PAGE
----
Is this correct? Are the two efforts related or unrelated?
Also, is the SuSE Linux KDE Service still up and running?


By Paul Leopardi at Tue, 2000/10/17 - 5:00am

You might be able to piece some of it together from the other KDN. Look for items mentioning debian or packaging. KDN's now dead unfortunately, but this site can pretty much fill that void IMHO. :)

Cheers,
Navin.


By Navindra Umanee at Tue, 2000/10/17 - 5:00am

Thanks for the tip. I get some idea of what the project was from the items in KDN, but most of these items contain links to KLPP which are now dead, so I can't dig in to any detail. I'm not looking for packages, just announcements, so I can understand the history and significance of the project and its relation to LinuKS, if any.


By Paul Leopardi at Wed, 2000/10/18 - 5:00am

Hi Ivan - just a brief but heartfelt "thank you" from down here in New Zealand....

( Mmmm ... it's the old story that "it's easy for someone to criticise" , but not-so-easy for that (criticising) person to get up and do work to make things better. )

( I'm pretty much a "newbie" - I lurk around lists here and there , and make a positive suggestion where I can. I'm very much of the mindset that if you can't say something positive about a person (or their work), say nothing at all ... :-)

Oh well .. that's my 2 NZ cents worth (about 0.0000004 cents US ... :-)


By Andy Elvey at Tue, 2000/10/17 - 5:00am

Hello Ivan,

I've been using your KDE packages since "slink", and thank you very much for making these packages available.
I'm totally amazed just how much you have done and are doing for the KDE and Debian projects.
On another note I think that the development projects like KDE should be helping Debian in the production of packages.
Regards that person I wouldn't like to be in their shoes right now! My advice to him applogise! Before the bounty hunters come looking for you.

Thank you Ivan!

Just another 2 NZ cents worth (or about 0 US cents with rounding!)


By Dale at Tue, 2000/10/17 - 5:00am

People who critisize like that seem to think it shows "leadership qualities." In the past, I've worked for bosses who could never find anything positive to say about my work and when confronted told me that that type of critisism was "a motivational tool." Perhaps this guy who critisized Ivan's work believes that some corporation will see how he "handles people" and snap him up as their new CEO. After all, if a person doesn't know how to do a job, the next best thing is to know how to order someone else to do it. Therein lies the road to management. :-)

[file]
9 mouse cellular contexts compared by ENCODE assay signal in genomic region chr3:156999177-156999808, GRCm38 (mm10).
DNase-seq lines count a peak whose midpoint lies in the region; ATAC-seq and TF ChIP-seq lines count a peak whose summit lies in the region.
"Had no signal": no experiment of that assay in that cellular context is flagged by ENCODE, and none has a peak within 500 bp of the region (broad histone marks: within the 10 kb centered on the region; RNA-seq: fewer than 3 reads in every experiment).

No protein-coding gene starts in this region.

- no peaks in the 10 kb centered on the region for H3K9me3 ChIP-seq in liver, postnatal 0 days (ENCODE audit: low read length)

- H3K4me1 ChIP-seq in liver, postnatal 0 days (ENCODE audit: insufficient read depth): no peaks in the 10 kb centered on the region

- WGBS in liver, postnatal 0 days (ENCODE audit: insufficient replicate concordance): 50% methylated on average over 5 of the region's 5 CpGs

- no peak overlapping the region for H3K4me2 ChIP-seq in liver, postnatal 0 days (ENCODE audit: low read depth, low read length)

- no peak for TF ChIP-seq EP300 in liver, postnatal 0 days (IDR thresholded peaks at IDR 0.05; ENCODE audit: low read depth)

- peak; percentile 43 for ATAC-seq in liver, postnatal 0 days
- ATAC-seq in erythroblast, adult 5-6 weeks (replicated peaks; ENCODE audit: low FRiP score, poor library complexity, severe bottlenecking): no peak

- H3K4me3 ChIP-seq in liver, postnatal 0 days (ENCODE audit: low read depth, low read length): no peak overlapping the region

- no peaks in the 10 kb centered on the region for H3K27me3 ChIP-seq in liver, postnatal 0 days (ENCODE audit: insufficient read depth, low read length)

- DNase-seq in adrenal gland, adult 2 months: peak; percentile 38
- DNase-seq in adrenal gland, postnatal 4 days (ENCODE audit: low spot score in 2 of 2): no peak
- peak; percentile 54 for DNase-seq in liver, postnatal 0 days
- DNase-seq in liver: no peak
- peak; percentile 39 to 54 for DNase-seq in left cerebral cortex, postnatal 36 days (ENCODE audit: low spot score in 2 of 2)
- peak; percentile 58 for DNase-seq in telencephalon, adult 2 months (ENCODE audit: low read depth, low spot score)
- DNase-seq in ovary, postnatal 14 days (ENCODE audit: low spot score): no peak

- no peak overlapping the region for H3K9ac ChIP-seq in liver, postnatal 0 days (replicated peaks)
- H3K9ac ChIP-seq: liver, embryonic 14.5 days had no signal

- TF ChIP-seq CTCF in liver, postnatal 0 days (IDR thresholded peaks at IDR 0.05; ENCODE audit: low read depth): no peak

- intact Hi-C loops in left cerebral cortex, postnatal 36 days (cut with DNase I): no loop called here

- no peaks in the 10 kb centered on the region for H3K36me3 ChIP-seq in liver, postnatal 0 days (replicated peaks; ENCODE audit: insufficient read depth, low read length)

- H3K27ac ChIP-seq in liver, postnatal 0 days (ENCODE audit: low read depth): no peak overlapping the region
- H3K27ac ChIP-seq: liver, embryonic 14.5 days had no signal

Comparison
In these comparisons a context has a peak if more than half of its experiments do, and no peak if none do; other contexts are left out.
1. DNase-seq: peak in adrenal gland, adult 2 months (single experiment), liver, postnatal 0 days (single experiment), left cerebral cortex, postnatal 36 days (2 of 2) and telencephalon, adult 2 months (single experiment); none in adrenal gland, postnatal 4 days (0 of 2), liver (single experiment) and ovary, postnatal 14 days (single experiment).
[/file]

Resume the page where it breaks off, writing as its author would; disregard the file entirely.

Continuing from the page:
By Ron Tarrant at Wed, 2000/10/18 - 5:00am

What a idiot! I can't understand that people dedicate such a big amount of their time to flame the people that dedicate an even greater amount of time to make the idiots be able to flame.
.. well I didn't understand that part either ..
The fact is, anyone who flames a hard working open source developer should be taken and shot imidiately -
We the people of the open source community are in a big symbiant circle: Kernel developers could not function without the guys behind the compilers, and vice versa. Everybody needs everybody else to help out, and the more help, the better!
I encourage (and demand that) the idiot that flamed this perticular developer to stand up and post a formal apology - Here.

Smári P. McCarthy


By Smári P. McCarthy at Tue, 2000/10/17 - 5:00am

What a idiot! I can't understand that people dedicate such a big amount of their time to flame the people that dedicate an even greater amount of time to make the idiots be able to flame.
.. well I didn't understand that part either ..
The fact is, anyone who flames a hard working open source developer should be taken and shot imidiately -
We the people of the open source community are in a big symbiant circle: Kernel developers could not function without the guys behind the compilers, and vice versa. Everybody needs everybody else to help out, and the more help, the better!
I encourage (and demand that) the idiot that flamed this perticular developer to stand up and post a formal apology - Here.

Smári P. McCarthy


By Smári P. McCarthy at Tue, 2000/10/17 - 5:00am

Sorry about the double posting - my browser went heywire!


By Smári P. McCarthy at Tue, 2000/10/17 - 5:00am

can ya possibly blame him? thats a lot of work, and if people (even a few people) are gonna act like that, who would want to do it?


By dingodonkey at Tue, 2000/10/17 - 5:00am

You are a great guy. Good luck in whatelse you will do by now.

DKJ


By Somone that can... at Tue, 2000/10/17 - 5:00am

Hi,

Subject sais it all. As I have understod, KDE's CVS is hosted by SourceForge. There is a possibility to have shells and run daily scripts which grabs the changes made to KDE cvs and builds binaries for the distros that are supported in the compile farm (RH,Deb,...)
The script could then send a log of the compilation to kde-devel. Then upload the binaries/packages to kde/upcoming something.

It has to be done once I guess...

Comments ?


By Sam at Tue, 2000/10/17 - 5:00am

Don't know if this is a good idea or not, but it seems (from reading a thread lower down) that theKompany have an installer which also will (eventually) do ftp and web updates.
Don't know how "free" this is, but what about this as the basis of a KDE installer?
The link posted in that thread is: http://www.thekompany.com/products/powerplant/magnum/


By Ezz at Tue, 2000/10/17 - 5:00am

Hello

First I would like to mention that I think a few people have missed the point and I really don't want to get involved in a flaming war.